Today, there are four birthday celebrants which include my great-nephew, John Morris, who lives with his parents (Carol and Dougie Morris) in Cleckheaton, West Yorkshire. We also wish a happy birthday to Andrew Murray who also lives in Cleckheaton and Linda McShane (Was Midgley) who also lives in Cleckheaton, West Yorkshire. Our fourth birthday celebrant is Craig Solberg who lives across the pond in Denver, North Carolina, U.S.A. Enjoy your special day, John, Andrew, Linda, and Craig. Bill xxx
Today’s song is ‘Christmas Day: 1915’.
Late on Christmas Eve 1914, men of the British Expeditionary Force (BEF) heard German troops in the trenches opposite them singing carols and patriotic songs and saw lanterns and small fir trees along their trenches. Messages began to be shouted between the trenches by the German and British soldiers. The following day, British and German soldiers met in no man's land and exchanged gifts, took photographs and some played impromptu games of football. They also buried casualties and repaired trenches and dugouts while their guns were silenced. The truce was not observed everywhere along the Western Front. Elsewhere the fighting continued, and casualties did occur on Christmas Day. Some officers were unhappy at the truce and worried that it would undermine the fighting spirit. After 1914, the High Commands on both sides tried to prevent any truces on a similar scale from happening again. Despite this, there were some isolated incidents of soldiers holding brief truces later in the war. Today’s Christmas song refers to one such truce on the front line.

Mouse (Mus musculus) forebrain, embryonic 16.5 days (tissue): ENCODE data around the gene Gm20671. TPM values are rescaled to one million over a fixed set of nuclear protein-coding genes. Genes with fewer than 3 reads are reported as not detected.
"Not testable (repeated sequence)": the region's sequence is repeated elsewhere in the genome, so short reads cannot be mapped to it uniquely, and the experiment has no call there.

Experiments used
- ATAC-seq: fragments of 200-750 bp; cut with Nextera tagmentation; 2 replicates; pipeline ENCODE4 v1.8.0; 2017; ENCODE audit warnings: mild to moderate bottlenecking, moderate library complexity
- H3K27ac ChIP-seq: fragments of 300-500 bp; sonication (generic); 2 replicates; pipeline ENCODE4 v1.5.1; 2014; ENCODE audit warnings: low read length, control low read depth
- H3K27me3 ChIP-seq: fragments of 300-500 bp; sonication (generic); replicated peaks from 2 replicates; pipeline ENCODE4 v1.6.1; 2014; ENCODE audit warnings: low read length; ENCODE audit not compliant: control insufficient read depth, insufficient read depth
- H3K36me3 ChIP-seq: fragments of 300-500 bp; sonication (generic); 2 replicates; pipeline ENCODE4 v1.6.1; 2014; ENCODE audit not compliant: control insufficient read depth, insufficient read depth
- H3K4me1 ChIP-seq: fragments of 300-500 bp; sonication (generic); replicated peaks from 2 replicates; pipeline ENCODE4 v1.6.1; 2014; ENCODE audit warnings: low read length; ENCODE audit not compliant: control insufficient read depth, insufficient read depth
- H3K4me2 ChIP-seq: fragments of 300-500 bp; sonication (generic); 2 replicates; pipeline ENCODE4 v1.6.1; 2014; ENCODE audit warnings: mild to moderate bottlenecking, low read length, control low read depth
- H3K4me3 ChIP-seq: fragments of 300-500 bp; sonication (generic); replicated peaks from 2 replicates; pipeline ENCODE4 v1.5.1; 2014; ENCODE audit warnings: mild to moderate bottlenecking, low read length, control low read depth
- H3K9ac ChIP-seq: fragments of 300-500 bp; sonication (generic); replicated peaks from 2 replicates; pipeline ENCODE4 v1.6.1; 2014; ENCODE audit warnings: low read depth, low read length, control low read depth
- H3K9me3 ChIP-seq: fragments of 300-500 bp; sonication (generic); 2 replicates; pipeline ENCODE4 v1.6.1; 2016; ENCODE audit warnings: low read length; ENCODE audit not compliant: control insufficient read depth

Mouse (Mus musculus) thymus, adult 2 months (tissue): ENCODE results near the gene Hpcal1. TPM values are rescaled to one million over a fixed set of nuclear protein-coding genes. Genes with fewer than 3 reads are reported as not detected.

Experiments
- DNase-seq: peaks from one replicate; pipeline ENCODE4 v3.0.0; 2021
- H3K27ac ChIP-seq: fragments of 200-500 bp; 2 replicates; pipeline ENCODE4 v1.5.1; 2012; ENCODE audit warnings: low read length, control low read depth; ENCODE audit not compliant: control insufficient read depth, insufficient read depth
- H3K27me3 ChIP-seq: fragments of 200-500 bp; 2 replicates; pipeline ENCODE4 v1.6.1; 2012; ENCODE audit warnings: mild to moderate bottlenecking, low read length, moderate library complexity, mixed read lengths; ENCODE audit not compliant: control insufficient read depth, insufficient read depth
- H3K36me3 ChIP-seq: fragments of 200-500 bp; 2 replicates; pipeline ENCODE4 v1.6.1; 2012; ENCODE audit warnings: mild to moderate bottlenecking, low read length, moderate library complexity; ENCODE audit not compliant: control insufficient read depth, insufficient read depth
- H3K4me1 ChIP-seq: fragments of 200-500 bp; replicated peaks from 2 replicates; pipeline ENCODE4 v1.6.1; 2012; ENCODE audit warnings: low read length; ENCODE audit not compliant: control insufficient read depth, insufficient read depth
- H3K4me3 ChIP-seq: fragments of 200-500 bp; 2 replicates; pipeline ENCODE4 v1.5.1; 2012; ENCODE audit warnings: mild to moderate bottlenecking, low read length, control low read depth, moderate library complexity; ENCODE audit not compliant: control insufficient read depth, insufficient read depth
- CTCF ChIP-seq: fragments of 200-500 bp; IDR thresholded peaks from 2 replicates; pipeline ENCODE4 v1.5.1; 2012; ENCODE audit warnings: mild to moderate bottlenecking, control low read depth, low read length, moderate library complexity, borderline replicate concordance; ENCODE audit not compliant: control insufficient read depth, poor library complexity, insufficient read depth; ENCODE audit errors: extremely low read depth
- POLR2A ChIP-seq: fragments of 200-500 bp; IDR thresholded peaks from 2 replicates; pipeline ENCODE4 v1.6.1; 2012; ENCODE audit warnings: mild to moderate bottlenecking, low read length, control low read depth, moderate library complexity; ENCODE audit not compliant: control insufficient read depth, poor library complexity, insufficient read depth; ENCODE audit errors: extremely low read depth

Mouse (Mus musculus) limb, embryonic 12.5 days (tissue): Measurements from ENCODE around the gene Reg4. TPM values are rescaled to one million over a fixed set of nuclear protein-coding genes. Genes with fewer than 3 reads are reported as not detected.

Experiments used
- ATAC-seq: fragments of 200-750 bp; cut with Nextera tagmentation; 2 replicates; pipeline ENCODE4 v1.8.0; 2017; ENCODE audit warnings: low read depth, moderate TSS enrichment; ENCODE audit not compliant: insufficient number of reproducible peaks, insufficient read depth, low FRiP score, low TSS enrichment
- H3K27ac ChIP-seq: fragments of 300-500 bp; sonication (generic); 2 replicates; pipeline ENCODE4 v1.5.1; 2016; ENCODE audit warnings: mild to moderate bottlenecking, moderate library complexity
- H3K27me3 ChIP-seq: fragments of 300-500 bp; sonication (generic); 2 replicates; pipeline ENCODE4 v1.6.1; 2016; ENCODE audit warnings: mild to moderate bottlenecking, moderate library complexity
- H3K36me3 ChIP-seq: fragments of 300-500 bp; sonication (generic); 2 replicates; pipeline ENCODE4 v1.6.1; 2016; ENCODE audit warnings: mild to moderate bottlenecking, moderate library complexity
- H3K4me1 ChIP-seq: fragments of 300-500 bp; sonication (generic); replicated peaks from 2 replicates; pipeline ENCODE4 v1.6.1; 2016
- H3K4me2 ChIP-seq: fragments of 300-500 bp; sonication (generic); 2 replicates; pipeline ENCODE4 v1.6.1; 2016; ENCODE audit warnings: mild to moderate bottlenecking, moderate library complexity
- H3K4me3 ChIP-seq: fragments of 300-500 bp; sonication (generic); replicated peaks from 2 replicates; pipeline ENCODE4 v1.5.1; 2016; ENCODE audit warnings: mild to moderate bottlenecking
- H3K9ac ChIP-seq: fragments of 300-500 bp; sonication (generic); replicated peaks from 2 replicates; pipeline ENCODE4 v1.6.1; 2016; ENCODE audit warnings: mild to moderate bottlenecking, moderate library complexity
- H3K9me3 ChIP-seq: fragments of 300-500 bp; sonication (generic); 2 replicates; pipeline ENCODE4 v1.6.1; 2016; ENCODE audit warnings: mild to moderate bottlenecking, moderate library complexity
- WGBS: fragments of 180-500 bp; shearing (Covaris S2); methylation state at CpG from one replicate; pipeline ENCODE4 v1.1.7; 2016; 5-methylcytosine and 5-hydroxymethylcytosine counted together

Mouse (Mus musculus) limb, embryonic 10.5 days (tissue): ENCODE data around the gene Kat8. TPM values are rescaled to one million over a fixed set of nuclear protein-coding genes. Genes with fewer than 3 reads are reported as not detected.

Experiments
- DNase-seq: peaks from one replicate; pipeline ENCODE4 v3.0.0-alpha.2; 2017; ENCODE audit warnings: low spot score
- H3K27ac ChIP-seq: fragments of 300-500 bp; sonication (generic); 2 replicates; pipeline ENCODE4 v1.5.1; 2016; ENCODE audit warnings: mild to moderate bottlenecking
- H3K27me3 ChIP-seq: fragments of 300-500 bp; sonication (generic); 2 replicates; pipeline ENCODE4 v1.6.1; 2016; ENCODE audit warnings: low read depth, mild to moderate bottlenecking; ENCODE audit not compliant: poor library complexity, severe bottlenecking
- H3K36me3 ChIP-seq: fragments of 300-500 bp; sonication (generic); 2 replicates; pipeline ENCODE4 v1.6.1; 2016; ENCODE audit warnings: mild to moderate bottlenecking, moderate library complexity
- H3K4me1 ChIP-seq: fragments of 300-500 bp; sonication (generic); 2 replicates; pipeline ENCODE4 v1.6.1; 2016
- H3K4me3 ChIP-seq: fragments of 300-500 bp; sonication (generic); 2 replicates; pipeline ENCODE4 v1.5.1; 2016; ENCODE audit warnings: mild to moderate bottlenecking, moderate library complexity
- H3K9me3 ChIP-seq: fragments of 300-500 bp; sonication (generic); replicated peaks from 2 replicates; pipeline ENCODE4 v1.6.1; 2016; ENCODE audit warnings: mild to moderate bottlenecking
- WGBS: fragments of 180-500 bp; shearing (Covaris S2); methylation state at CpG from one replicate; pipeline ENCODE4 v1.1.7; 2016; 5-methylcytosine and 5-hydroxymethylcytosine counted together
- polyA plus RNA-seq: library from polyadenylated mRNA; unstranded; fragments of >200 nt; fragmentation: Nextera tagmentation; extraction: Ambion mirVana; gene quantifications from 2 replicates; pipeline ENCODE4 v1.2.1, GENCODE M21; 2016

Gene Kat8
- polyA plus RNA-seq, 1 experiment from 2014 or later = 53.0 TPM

After the ‘First World War’, a diary from a ‘World War One’ soldier (Private Robert Keating) came to light, providing details of another Christmas truce which took place on the front-line during Christmas Day of 1915. Private Robert Keating's account explains how a ceasefire was held by some men despite orders from officers who did not want a repeat of a 1914 truce. Although this brief truce on Christmas Day 1915 between enemy forces lasted only a few hours, during it the British and German soldiers left their respective trenches and mingled together in ‘No Man’s Land’, where they reportedly exchanged pleasantries, drank wine together, took photographs and sang songs. Afterward, both sides returned to their trenches and resumed firing upon each other, and killing each other once more!
Today’s Christmas song tells that story. Merry Christmas 2020 to one and all from Bill and Sheila. Love and peace xxx